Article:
The State of the Nation in numbers

(Graphic: John McCann/M&G)

(Graphic: John McCann/M&G)

The M&G Data Desk analysed the previous 29 State of the Nation addresses (Sona) delivered since 1994. In total, 97 530 words were pulled from the government’s website and categorised according to their dates and related speakers.

Of all the presidents, Jacob Zuma spoke the most about land. In 2013, 10% of his total 2 606 words were about land redistribution.

Runner-up Thabo Mbeki spent 5% of his Sona in 2006 highlighting land ownership patterns.
(In general, his speeches mostly focused on the economy and investment. In 2003, he mentioned the economy 20 times.)

About 2% of Nelson Mandela’s words and 1% of Cyril Ramaphosa’s were about land ownership, the former regarding the introduction of the Land Claims Court in 1996 and the latter about the need to accelerate land reform in 2018.

Another topic Zuma focused on was education. He referenced the term 14 times in 2013, the most of any presidential speeches.

And the number of words the presidents spoke during their addresses?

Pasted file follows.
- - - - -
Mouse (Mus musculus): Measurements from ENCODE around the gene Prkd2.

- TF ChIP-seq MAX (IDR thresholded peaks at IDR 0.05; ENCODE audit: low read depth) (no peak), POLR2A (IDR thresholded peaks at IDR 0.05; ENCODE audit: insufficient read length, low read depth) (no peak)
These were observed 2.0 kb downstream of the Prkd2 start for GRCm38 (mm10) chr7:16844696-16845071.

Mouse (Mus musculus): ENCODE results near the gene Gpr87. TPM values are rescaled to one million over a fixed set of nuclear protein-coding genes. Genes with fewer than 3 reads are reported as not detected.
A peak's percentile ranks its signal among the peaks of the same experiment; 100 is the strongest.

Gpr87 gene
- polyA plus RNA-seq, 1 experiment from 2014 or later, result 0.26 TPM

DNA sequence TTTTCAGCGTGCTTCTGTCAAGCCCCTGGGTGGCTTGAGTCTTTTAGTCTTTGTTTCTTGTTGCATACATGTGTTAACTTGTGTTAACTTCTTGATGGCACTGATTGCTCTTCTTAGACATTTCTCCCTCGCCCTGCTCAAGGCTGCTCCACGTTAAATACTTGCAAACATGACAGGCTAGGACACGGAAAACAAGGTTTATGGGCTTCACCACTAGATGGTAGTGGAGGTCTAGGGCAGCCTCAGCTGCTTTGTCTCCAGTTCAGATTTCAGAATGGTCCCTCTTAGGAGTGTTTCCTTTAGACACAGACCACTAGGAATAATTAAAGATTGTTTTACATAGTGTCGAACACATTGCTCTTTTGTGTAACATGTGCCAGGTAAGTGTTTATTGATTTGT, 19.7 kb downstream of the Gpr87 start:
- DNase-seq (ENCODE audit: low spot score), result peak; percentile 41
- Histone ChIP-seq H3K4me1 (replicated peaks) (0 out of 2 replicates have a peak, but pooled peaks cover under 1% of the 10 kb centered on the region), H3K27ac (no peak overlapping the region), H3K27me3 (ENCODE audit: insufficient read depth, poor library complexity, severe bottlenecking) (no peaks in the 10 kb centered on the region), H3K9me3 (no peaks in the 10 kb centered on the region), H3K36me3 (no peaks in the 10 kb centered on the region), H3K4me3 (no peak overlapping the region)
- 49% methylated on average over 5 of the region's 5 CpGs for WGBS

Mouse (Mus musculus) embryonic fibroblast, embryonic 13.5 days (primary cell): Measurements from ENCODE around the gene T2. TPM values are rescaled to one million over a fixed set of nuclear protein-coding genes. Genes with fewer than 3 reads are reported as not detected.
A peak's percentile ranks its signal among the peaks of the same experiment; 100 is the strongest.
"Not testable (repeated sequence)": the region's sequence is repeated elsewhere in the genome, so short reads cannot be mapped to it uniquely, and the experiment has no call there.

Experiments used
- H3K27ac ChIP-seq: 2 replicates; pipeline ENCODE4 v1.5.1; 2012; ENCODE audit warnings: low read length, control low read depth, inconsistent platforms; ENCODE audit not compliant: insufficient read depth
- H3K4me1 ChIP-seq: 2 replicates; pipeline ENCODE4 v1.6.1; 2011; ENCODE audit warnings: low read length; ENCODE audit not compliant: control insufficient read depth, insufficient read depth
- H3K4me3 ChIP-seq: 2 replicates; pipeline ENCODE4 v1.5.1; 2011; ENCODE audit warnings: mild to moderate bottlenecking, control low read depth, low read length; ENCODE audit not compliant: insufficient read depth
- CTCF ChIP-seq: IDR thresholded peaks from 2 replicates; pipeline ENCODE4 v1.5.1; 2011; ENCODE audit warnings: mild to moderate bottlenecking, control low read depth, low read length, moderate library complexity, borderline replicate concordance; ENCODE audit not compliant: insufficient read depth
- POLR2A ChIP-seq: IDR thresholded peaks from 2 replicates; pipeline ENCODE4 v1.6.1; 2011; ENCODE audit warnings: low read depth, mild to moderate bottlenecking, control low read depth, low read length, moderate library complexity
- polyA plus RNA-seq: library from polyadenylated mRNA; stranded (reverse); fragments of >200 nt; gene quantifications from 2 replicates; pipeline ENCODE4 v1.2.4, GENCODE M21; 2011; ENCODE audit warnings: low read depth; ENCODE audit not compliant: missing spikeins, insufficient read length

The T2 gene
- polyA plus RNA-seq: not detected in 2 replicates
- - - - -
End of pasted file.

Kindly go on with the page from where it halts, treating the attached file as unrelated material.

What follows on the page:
Mbeki on average spoke 3 809 words during his speeches.

Zuma filled his time on the podium with an average of 2 964 words —the least of all presidents. Mandela and Ramaphosa, on average, spoke a moderate 3 113 and 3 306 words respectively.

Kgalema Motlanthe delivered the longest Sona — 4 000 words in 2008.

Dinonofo Pico is the Eugene Saldanha Fellow for Social Justice at the Mail & Guardian, funded by the Summit Education Trust. Jacques Coetzee is the Adamela Data Fellow, a position funded by the Indigo Trust. 

Jacques Coetzee
Dinonofo Pico

Dinonofo Pico

Dino is the 2019 Eugene Saldanha Fellow for Social Justice at the Mail & Guardian, a position made possible with funding from the Summit Education Trust and administered by the Adamela Trust. With a background in physics and computing, Dino's speciality is in data journalism, and as part of the M&G Data Desk he helps brings hard facts and evidence-based precision to issues and stories affecting millions of South Africans.  
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